Volume 11, Issue 1
  • ISSN 2213-8706
  • E-ISSN: 2213-8714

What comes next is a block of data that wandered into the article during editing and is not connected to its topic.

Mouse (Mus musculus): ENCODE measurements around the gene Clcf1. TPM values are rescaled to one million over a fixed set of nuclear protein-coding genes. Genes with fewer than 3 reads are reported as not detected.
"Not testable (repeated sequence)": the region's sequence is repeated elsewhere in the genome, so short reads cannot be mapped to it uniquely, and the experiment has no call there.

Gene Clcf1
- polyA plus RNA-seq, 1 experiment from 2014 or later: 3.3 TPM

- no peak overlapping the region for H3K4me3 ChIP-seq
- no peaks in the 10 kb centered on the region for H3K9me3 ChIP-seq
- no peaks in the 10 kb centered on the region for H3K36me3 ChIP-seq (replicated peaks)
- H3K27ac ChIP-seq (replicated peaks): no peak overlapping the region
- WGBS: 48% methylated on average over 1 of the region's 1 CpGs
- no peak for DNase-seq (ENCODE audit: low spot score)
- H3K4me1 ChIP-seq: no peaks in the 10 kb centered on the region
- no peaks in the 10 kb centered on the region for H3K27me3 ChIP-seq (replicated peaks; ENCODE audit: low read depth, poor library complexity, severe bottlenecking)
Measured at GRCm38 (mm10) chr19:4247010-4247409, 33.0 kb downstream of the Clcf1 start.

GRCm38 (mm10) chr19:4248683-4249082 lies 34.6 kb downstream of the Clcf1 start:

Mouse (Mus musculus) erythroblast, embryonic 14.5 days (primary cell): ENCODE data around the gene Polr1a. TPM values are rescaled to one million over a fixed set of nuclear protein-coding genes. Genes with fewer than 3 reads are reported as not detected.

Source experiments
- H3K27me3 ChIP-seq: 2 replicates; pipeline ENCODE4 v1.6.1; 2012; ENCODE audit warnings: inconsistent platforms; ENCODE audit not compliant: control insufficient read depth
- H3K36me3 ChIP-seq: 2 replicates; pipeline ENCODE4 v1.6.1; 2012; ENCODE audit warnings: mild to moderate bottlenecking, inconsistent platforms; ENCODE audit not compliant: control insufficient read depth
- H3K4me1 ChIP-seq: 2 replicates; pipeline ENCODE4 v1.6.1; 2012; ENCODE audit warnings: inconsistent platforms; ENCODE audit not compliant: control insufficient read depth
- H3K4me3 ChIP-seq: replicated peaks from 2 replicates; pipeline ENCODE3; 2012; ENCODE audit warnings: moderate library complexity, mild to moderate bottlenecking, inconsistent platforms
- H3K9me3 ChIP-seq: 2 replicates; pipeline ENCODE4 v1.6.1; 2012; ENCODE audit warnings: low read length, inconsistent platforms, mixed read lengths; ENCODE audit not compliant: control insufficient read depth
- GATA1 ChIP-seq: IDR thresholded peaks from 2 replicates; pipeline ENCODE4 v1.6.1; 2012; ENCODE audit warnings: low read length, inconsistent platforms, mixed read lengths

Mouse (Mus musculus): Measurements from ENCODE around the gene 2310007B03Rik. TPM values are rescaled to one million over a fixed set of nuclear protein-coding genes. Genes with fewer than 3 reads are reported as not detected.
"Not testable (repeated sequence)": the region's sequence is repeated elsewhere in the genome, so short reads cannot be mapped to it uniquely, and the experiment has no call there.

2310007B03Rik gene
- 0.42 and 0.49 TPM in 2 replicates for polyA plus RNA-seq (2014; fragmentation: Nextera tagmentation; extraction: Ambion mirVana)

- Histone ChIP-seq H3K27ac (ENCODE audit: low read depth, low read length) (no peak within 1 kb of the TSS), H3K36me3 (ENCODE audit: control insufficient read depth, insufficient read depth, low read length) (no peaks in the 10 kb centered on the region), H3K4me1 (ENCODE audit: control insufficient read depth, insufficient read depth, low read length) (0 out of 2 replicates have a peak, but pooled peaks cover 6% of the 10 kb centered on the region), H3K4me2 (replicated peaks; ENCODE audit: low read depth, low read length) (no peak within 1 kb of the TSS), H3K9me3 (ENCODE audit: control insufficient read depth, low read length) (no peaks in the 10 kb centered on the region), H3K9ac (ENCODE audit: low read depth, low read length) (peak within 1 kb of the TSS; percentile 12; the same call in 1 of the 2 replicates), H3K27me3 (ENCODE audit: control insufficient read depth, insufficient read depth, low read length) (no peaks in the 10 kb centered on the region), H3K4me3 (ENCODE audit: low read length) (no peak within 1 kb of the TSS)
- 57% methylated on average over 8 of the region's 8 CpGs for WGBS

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Both traditional linguistics and psycholinguistics have extensively explored the issue of the category that separable words belong to, yet different opinions persist. Building upon previous research, this study selects verb-complement structures as its focal point. Based on the number of internally insertable elements, these structures are categorized into verb-complement compounds, verb-complement compact structures, verb-complement loose structures, and verb-complement phrases. The study compares the processing similarities and differences between the four types of structures with and without inter-component spacing so that the “disconnected” and “connected” states of the four structures are investigated. Experimental results indicate that regardless of the insertion of spaces, the reaction times for processing verb-complement compounds, compact structures, and loose structures are shorter than those for phrases. In the comparison of presence and absence of spaces, compounds and compact structures exhibit greater consistency, whereas no significant differences are observed between loose structures and phrases. This suggests that the processing of verb-complement compact structures closely resembles that of words, while the processing of loose structures embodies characteristics of both compounds and phrases, yet differs from both words and phrases. This study demonstrates that based on the degree of internal expansion, separable words can be further classified into subcategories, existing in a transitional state between words and phrases, forming a continuous continuum with compounds and phrases.


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